Avoid These Common WordPress Mistakes

Making a mistake the first time is okay. Not learning from that mistake isn’t okay, though. Here are some common WordPress mistakes that other people have made so you don’t have to. If you’re currently making these mistakes, now’s your chance to fix them!

WordPress mistakes

1. Using the wrong WordPress platform

You can opt for either WordPress.com or WordPress.org. The former is best for beginners who don’t want to bother coding and who aren’t too worried about monetizing their blog quite yet. The latter is best for experienced bloggers and designers who know what they’re doing from the start. Keep in mind that it could be difficult to go from WordPress.com to WordPress.org depending on your theme, so plan to stick with the one you choose to start out with.

2. Not changing the admin username

When you first create a WordPress blog, you’ll have an automatic username. Since everyone’s assigned “Admin” as their username, leaving it that way makes you susceptible to hackers. Plus, when you change your username to something personal, you help to brand your blog.

3. Using a bad theme

Have you ever seen a crummy blog theme? Chances are you have, and that it wasn’t a blog you spent any time on . Your best bet is to choose from the themes that WordPress offers you. These are bound to work well with the platform and you shouldn’t encounter any problems. If you must purchase a third-party theme, though, make sure you read the reviews beforehand. You could get one that’s defective if you’re not careful, and WordPress themes can cost a lot.

4. Not changing the default tagline

When you first create a WordPress blog, the tagline will be, “Just another blog.” This is your chance to describe your website to your audience. Why would you leave the default there when you can brand your blog? Consider making the tagline something that has to do with your URL. If you need a custom domain name, find the best domain hosting available.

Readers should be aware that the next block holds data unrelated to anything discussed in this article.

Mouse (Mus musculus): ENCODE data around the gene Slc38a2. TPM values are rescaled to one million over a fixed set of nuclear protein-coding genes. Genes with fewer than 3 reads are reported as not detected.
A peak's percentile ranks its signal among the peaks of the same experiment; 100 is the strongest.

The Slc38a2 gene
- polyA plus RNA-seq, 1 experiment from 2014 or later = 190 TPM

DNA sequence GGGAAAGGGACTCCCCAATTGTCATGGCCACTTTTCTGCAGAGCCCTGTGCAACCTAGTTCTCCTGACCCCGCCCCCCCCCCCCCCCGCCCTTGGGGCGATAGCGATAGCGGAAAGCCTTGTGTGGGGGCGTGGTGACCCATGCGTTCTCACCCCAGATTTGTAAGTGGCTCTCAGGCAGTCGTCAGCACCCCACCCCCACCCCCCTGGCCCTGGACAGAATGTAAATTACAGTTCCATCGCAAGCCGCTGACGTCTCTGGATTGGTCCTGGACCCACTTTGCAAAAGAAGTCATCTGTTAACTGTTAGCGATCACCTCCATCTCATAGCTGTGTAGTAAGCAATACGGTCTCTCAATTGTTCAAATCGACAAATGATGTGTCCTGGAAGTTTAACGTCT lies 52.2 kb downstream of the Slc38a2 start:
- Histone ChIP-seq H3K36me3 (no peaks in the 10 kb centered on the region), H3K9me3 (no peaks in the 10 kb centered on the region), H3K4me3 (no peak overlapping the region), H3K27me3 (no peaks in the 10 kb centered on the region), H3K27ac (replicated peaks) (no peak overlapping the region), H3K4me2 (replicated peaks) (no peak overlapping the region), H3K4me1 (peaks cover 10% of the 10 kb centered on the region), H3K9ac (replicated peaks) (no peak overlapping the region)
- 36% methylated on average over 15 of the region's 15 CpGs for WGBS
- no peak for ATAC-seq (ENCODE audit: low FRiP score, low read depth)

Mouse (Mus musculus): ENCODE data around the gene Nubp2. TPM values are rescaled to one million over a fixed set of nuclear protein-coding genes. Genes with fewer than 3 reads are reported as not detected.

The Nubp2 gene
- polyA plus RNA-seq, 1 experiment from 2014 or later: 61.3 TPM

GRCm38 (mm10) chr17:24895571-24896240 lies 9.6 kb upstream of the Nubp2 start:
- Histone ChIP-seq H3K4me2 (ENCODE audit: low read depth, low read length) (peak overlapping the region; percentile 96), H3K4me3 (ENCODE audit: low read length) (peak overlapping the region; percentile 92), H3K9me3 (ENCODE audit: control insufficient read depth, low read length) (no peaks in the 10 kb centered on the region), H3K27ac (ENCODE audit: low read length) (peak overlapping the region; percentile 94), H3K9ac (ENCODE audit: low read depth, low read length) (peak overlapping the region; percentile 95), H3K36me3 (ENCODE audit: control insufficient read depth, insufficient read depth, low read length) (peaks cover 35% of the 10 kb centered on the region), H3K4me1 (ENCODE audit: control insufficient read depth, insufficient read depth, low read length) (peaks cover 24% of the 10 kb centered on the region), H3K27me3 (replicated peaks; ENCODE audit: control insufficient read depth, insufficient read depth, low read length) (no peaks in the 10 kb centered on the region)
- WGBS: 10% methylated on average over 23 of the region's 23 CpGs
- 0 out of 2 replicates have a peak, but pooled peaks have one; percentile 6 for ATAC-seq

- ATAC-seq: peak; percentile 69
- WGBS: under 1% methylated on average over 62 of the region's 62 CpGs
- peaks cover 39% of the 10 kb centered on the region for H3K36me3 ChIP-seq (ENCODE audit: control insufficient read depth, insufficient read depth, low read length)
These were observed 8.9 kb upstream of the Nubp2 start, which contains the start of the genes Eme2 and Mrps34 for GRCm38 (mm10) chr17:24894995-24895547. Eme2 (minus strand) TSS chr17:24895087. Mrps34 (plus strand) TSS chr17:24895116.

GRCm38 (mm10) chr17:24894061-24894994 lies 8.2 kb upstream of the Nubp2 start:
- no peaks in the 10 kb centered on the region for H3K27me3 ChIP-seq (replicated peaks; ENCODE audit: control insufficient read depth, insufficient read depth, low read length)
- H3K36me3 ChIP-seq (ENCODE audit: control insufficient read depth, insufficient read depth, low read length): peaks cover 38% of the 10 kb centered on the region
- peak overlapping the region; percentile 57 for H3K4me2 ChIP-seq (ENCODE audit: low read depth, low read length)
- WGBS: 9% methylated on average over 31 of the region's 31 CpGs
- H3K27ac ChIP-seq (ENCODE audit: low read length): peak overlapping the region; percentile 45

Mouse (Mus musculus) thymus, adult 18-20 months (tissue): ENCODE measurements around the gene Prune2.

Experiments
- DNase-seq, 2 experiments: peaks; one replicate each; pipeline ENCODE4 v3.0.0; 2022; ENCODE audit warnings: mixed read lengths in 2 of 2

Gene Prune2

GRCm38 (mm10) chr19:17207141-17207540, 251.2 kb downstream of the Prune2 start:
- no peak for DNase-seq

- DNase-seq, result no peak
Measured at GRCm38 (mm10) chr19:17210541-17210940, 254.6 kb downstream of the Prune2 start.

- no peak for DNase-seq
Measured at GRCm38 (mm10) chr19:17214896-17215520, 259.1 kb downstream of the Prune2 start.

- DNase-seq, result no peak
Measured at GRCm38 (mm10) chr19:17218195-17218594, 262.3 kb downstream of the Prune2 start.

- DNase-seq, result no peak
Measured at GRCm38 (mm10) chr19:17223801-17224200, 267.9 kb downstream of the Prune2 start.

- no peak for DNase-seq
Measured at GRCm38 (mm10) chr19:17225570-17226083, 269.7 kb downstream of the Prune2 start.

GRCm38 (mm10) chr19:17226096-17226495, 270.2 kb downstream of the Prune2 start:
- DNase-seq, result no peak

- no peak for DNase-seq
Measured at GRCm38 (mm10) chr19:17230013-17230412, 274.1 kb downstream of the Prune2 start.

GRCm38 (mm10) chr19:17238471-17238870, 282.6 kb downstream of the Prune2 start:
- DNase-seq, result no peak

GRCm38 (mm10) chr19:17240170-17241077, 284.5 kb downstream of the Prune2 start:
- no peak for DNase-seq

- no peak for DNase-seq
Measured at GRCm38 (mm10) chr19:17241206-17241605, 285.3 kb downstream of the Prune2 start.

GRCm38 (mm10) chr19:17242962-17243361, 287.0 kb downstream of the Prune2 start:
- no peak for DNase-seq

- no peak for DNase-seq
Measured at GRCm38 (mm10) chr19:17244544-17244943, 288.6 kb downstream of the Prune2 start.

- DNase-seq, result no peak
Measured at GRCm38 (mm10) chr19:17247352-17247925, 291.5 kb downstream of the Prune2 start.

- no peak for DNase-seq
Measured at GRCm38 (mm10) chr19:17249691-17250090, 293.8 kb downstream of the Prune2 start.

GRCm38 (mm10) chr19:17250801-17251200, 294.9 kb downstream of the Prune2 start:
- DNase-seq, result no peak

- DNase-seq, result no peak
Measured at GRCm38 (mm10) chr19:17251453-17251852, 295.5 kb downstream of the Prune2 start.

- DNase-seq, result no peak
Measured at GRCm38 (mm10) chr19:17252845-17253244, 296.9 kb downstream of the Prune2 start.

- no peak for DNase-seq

5. Not changing the default favicon

This is the identity card of your website. This tiny icon will be forever associated with your WordPress site. It’s displayed in the browser, next to your URL.

6. Adding too many categories and tags

Sure, you may post a lot of varied content on your blog, and categories and tags may be the only way to keep everything organized. However, if these areas are too cluttered and specific, you could prohibit readers from finding what they’re looking for. Stick with a handful of go-to categories and tags, and make sure everything you write falls into those areas. If you start posting new types of content, it’s fine to add more categories and tags, so long as they’re still somewhat general.

When first setting up WordPress, don’t be in such a hurry to get your blog going that you make silly, avoidable mistakes.